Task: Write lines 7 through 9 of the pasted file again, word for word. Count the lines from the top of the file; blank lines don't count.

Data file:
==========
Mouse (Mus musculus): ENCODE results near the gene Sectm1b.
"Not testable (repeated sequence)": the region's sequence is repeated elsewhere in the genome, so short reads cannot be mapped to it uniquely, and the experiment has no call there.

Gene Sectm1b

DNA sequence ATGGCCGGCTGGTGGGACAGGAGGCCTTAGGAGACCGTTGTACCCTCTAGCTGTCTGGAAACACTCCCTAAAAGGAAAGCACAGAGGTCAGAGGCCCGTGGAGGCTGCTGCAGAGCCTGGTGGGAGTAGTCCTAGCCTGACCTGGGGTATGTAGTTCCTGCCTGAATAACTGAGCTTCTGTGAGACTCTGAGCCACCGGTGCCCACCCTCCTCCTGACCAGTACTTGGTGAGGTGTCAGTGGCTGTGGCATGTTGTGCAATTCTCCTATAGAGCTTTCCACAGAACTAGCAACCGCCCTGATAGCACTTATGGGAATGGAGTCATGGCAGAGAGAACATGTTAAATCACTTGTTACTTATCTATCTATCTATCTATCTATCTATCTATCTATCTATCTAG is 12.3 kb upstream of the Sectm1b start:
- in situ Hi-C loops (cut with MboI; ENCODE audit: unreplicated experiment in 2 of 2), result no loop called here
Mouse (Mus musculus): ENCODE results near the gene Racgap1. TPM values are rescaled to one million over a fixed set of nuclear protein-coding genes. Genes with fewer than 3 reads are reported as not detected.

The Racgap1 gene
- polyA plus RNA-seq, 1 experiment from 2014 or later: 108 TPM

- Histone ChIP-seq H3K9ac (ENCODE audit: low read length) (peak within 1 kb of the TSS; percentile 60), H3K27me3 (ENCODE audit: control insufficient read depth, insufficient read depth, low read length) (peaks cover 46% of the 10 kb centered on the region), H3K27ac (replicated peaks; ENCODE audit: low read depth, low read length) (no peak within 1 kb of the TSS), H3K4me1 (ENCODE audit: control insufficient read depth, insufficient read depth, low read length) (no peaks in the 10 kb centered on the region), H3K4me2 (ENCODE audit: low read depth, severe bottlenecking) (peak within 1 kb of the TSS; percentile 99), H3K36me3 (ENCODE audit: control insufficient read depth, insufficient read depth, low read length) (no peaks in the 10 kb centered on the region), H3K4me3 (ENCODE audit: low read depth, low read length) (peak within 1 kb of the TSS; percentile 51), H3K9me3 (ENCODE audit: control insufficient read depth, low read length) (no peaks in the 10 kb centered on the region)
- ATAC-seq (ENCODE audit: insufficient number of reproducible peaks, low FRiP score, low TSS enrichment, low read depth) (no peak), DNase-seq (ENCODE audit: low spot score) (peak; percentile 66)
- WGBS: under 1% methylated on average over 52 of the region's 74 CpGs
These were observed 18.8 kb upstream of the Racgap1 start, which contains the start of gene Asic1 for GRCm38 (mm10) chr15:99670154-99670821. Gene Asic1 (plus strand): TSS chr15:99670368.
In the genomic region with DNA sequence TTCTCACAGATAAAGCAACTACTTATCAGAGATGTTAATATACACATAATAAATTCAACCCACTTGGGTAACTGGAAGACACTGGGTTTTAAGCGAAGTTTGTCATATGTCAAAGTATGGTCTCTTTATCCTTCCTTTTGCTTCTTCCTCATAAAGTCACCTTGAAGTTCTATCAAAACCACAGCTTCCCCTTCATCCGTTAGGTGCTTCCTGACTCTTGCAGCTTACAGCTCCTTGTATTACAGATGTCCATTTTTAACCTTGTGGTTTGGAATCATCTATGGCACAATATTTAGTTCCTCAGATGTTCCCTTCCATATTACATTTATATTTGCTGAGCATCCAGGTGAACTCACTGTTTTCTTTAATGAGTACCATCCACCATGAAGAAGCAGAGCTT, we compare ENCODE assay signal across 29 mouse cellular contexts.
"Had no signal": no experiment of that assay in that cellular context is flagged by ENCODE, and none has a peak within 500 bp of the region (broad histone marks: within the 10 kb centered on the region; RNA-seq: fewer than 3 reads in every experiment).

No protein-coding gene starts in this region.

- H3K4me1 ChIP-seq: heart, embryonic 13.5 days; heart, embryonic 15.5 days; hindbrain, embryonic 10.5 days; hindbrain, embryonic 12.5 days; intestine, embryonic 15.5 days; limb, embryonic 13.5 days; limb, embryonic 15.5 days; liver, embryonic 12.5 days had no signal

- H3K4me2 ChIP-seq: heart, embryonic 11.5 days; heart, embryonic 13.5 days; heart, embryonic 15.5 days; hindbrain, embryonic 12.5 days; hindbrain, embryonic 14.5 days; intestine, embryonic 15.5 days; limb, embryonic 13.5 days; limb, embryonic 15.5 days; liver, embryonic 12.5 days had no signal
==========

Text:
The Racgap1 gene
- polyA plus RNA-seq, 1 experiment from 2014 or later: 108 TPM

- Histone ChIP-seq H3K9ac (ENCODE audit: low read length) (peak within 1 kb of the TSS; percentile 60), H3K27me3 (ENCODE audit: control insufficient read depth, insufficient read depth, low read length) (peaks cover 46% of the 10 kb centered on the region), H3K27ac (replicated peaks; ENCODE audit: low read depth, low read length) (no peak within 1 kb of the TSS), H3K4me1 (ENCODE audit: control insufficient read depth, insufficient read depth, low read length) (no peaks in the 10 kb centered on the region), H3K4me2 (ENCODE audit: low read depth, severe bottlenecking) (peak within 1 kb of the TSS; percentile 99), H3K36me3 (ENCODE audit: control insufficient read depth, insufficient read depth, low read length) (no peaks in the 10 kb centered on the region), H3K4me3 (ENCODE audit: low read depth, low read length) (peak within 1 kb of the TSS; percentile 51), H3K9me3 (ENCODE audit: control insufficient read depth, low read length) (no peaks in the 10 kb centered on the region)